Saturday, May 31, 2014

Spokane House


A few days ago, I posted my visit to Spokane House, and a friend commented about a birch bark canoe on display in the visitor's center. Unfortunately, I missed seeing it. I arrived just as the museum was closing and rushed through the exhibits without seeing everything. I wanted to see the canoe for myself, so I went back. 

As Rhonda and I walked along the river, we found wild onions growing on the shore. 


Wild onion...


Roots and all...


The namesake fish for that area is the snxʷmeneʔ, the steelhead.


...and here is the canoe, hanging from the ceiling. 
It really was quite impressive. 

The sign below read in English: 
"Textures of everyday life."

The Salish said:
"axlʔa (sqł) snk'ʷul'mn,"
however, I think the word is misspelled. 
If the word is meant to say 'everyday'
then it should read 'axlasq't' with a 't'.


The inside of the canoe was beautiful. 


Examples of fish that once thrived here. 

Beauty and the Beast

 

This weekend, my three children are finishing their performance of Beauty and the Beast with CYT Spokane. This has been a wonderful opportunity for them to develop their talents, make new friends, and perform with their cousins Ethan and London. Sadly, this is Dakota's last show with CYT.  


Whitney and London as townspeople. 


Ethan as Gaston's sidekick LeFou.


Dakota as Lumiere.


The beast.


LeFou and Gaston.


McKenna and Whitney as townspeople. 


Belle.

River Hike


The Spokane area has beautiful hiking trails, and some natural areas are hidden in the heart of the city. Yesterday afternoon, I hiked a trail along the Spokane River, starting near TJ Meenach Bridge. Natural springs flow from the hillside and a combination of native and naturalized plants are in flow bloom.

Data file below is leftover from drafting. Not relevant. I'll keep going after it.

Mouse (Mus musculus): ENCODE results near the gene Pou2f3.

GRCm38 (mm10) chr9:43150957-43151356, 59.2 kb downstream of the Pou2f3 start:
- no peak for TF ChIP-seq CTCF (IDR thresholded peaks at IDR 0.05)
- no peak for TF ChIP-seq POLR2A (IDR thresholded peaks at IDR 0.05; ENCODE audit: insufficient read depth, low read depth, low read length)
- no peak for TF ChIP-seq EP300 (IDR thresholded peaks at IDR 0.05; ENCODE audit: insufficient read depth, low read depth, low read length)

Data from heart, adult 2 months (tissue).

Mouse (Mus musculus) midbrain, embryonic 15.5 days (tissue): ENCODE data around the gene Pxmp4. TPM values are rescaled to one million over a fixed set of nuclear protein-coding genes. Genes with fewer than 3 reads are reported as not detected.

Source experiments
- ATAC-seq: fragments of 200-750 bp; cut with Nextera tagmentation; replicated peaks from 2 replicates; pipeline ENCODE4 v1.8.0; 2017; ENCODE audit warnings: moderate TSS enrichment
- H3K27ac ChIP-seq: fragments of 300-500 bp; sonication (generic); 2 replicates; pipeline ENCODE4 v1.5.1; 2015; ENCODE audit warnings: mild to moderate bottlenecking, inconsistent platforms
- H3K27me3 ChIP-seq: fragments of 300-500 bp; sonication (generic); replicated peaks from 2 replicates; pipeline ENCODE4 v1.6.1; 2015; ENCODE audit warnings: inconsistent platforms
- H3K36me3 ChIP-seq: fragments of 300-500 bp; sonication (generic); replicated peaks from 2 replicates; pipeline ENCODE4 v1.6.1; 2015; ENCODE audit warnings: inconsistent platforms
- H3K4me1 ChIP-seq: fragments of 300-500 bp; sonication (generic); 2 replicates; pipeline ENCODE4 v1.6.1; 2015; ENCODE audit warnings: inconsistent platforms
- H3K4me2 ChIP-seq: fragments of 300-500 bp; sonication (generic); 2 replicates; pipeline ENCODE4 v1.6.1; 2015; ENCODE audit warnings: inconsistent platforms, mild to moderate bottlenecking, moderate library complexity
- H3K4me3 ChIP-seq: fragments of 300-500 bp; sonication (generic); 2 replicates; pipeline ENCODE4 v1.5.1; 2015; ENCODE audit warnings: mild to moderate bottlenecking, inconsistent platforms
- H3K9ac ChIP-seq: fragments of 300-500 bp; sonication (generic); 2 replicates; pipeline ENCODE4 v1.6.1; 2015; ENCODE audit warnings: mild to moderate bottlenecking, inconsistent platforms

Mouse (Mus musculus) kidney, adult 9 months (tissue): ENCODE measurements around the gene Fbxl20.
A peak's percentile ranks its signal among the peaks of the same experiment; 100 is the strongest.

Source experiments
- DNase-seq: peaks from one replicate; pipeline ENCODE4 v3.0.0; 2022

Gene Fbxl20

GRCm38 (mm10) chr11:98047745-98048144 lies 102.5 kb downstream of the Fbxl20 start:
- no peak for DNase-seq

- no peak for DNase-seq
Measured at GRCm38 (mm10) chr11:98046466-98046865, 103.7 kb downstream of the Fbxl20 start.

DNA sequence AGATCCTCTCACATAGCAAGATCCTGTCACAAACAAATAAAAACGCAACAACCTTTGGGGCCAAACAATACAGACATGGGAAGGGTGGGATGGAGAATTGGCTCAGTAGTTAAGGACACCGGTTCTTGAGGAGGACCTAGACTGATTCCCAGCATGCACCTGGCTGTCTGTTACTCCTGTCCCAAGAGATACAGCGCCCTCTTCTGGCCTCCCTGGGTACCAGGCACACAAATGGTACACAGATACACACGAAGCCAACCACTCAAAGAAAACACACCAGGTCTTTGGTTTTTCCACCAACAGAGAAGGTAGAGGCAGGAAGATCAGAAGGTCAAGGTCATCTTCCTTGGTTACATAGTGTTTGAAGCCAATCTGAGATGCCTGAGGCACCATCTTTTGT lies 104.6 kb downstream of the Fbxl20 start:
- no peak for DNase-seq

The scenery is beautiful, but you might consider hiking this trail with a friend. 


The water level is high. 


The trail follows the river for several miles. 


White roses growing wild near the trail. 


White roses. 


The roots of a tree are exposed by flowing water. 


Wild flowers (weeds?)


The trees lean away from the hillside. 





Tuesday, May 27, 2014

Iva's Birthplace



My auntie Iva visited her birthplace at the old Moses home site above Hillyard, WA. Here she told the story of her memories. 

Monday, May 26, 2014

Homestead


In 1944, my auntie Iva was born in a cabin on Little Baldy, a grassy hilltop located about a mile east of Hillyard, Washington. Today I had the wonderful opportunity to accompany my aunt, along with many of my cousins, to visit her birthplace. During our visit this afternoon, we were blessed to hear her speak about her memories of that place. 

Iva's parents, grandparents, and about a dozen other Indian families all lived together in a transitional community, situated somewhere between the traditional lifestyle of the past and the modern world. Some of the families lived in cabins made of discarded railroad ties, while most lived in canvas tents. The majority of the people worked in the orchards during the day, and then returned to the camp in the evening. They spoke Salish and practiced the spirituality of their ancestors. Essentially, it was an Indian camp that functioned well into the 1950s; although, I'm not sure if the community has acknowledged its importance within local history.

This afternoon, we took a video of Iva sharing her life story. We hope to gather other oral histories. If anyone remembers visiting this site, I encourage you to send me an email. I would love to add your story to our history.  


During our visit, our nephew pushed Iva in her wheelchair up the hill. 


Despite the difficulty, Iva was determined to visit the actual home site, even if she had to walk across the uneven ground. 


Cousins, nieces, and nephews all helped. 


Auntie Iva holding an old pot. 


A grove of trees at the base of the hill. 


On old well located on the property. 


Family members discovered old trinkets
left behind more than a generation ago.


Death camas is growing in a meadow
a few hundred yards below the cabin site. 



Yarrow grows on the hill


The cabin site looking east. 


Iva remembered this rock from her childhood. 


Iva also remembered that her mother and her aunts used to collect fruit from trees growing on the home site. This tree still has on old wooden step ladder leaned against the trunk. 


Arrowleaf balsamroot withers on the hillside. 


An old bed spring at the cabin. 


Broken glass from the home site. 


Wood from the old cabin.

Sun


The sunset this evening above Spokane. 




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